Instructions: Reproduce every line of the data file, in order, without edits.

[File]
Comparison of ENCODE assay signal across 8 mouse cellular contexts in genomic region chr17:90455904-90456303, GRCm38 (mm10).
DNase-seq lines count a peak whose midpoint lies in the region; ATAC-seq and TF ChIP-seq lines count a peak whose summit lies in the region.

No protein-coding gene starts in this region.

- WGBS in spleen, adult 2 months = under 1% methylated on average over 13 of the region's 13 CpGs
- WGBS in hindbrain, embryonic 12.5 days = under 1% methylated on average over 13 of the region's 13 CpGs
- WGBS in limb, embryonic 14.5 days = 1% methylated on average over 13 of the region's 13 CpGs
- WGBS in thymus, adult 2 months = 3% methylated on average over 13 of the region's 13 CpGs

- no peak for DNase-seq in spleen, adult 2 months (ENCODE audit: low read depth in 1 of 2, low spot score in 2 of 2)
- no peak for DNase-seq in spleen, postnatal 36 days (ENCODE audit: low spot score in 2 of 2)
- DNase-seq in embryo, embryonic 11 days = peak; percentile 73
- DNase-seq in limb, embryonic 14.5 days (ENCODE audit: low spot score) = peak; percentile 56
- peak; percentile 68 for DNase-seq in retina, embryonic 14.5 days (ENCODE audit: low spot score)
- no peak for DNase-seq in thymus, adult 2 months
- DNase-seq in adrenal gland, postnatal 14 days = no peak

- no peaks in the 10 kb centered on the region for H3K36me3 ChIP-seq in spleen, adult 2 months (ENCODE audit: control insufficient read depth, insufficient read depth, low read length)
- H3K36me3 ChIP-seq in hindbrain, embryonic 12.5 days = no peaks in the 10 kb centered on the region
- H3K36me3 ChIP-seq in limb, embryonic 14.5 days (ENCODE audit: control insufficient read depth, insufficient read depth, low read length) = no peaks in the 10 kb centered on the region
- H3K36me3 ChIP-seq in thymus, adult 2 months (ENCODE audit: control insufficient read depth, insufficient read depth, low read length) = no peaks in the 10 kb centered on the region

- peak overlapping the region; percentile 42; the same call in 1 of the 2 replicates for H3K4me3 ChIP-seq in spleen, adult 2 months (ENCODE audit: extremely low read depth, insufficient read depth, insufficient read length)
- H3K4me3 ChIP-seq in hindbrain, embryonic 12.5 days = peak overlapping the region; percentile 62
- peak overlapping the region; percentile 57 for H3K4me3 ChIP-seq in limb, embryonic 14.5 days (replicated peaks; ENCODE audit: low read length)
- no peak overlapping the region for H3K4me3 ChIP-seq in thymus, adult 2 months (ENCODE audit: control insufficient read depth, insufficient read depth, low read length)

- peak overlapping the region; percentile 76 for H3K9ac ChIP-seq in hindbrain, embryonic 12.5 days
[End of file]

Comparison of ENCODE assay signal across 8 mouse cellular contexts in genomic region chr17:90455904-90456303, GRCm38 (mm10).
DNase-seq lines count a peak whose midpoint lies in the region; ATAC-seq and TF ChIP-seq lines count a peak whose summit lies in the region.

No protein-coding gene starts in this region.

- WGBS in spleen, adult 2 months = under 1% methylated on average over 13 of the region's 13 CpGs
- WGBS in hindbrain, embryonic 12.5 days = under 1% methylated on average over 13 of the region's 13 CpGs
- WGBS in limb, embryonic 14.5 days = 1% methylated on average over 13 of the region's 13 CpGs
- WGBS in thymus, adult 2 months = 3% methylated on average over 13 of the region's 13 CpGs

- no peak for DNase-seq in spleen, adult 2 months (ENCODE audit: low read depth in 1 of 2, low spot score in 2 of 2)
- no peak for DNase-seq in spleen, postnatal 36 days (ENCODE audit: low spot score in 2 of 2)
- DNase-seq in embryo, embryonic 11 days = peak; percentile 73
- DNase-seq in limb, embryonic 14.5 days (ENCODE audit: low spot score) = peak; percentile 56
- peak; percentile 68 for DNase-seq in retina, embryonic 14.5 days (ENCODE audit: low spot score)
- no peak for DNase-seq in thymus, adult 2 months
- DNase-seq in adrenal gland, postnatal 14 days = no peak

- no peaks in the 10 kb centered on the region for H3K36me3 ChIP-seq in spleen, adult 2 months (ENCODE audit: control insufficient read depth, insufficient read depth, low read length)
- H3K36me3 ChIP-seq in hindbrain, embryonic 12.5 days = no peaks in the 10 kb centered on the region
- H3K36me3 ChIP-seq in limb, embryonic 14.5 days (ENCODE audit: control insufficient read depth, insufficient read depth, low read length) = no peaks in the 10 kb centered on the region
- H3K36me3 ChIP-seq in thymus, adult 2 months (ENCODE audit: control insufficient read depth, insufficient read depth, low read length) = no peaks in the 10 kb centered on the region

- peak overlapping the region; percentile 42; the same call in 1 of the 2 replicates for H3K4me3 ChIP-seq in spleen, adult 2 months (ENCODE audit: extremely low read depth, insufficient read depth, insufficient read length)
- H3K4me3 ChIP-seq in hindbrain, embryonic 12.5 days = peak overlapping the region; percentile 62
- peak overlapping the region; percentile 57 for H3K4me3 ChIP-seq in limb, embryonic 14.5 days (replicated peaks; ENCODE audit: low read length)
- no peak overlapping the region for H3K4me3 ChIP-seq in thymus, adult 2 months (ENCODE audit: control insufficient read depth, insufficient read depth, low read length)

- peak overlapping the region; percentile 76 for H3K9ac ChIP-seq in hindbrain, embryonic 12.5 days